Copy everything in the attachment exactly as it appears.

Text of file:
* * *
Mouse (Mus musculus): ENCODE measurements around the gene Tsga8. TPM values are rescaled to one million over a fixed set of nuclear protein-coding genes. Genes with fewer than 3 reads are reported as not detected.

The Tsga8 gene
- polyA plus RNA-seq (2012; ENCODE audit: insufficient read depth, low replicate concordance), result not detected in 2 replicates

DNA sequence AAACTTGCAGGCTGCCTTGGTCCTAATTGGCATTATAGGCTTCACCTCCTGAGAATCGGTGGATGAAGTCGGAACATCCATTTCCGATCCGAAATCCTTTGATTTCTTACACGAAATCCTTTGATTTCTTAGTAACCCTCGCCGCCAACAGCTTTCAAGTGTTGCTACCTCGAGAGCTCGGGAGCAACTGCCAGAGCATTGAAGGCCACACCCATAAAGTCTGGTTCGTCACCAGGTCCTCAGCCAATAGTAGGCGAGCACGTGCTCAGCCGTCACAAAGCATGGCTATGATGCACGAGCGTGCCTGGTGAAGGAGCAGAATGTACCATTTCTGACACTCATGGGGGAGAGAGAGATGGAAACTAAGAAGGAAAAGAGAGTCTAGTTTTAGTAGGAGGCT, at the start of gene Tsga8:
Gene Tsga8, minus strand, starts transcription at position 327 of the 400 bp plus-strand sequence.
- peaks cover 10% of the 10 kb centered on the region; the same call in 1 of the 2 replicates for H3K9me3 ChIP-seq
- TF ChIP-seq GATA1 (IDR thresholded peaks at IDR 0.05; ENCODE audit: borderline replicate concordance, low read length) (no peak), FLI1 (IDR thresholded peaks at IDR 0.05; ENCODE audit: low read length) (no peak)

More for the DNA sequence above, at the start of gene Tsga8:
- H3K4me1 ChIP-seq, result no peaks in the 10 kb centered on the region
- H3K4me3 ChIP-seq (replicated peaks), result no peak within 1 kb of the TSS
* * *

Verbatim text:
Mouse (Mus musculus): ENCODE measurements around the gene Tsga8. TPM values are rescaled to one million over a fixed set of nuclear protein-coding genes. Genes with fewer than 3 reads are reported as not detected.

The Tsga8 gene
- polyA plus RNA-seq (2012; ENCODE audit: insufficient read depth, low replicate concordance), result not detected in 2 replicates

DNA sequence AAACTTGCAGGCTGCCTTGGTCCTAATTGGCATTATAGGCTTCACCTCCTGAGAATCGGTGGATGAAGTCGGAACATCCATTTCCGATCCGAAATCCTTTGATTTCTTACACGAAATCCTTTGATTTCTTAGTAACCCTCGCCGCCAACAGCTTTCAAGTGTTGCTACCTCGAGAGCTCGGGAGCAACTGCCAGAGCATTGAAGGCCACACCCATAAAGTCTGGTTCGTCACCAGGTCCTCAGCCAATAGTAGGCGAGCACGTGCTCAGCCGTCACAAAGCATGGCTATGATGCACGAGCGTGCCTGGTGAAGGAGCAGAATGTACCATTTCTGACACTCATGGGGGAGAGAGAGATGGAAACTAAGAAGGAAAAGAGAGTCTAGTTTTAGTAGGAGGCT, at the start of gene Tsga8:
Gene Tsga8, minus strand, starts transcription at position 327 of the 400 bp plus-strand sequence.
- peaks cover 10% of the 10 kb centered on the region; the same call in 1 of the 2 replicates for H3K9me3 ChIP-seq
- TF ChIP-seq GATA1 (IDR thresholded peaks at IDR 0.05; ENCODE audit: borderline replicate concordance, low read length) (no peak), FLI1 (IDR thresholded peaks at IDR 0.05; ENCODE audit: low read length) (no peak)

More for the DNA sequence above, at the start of gene Tsga8:
- H3K4me1 ChIP-seq, result no peaks in the 10 kb centered on the region
- H3K4me3 ChIP-seq (replicated peaks), result no peak within 1 kb of the TSS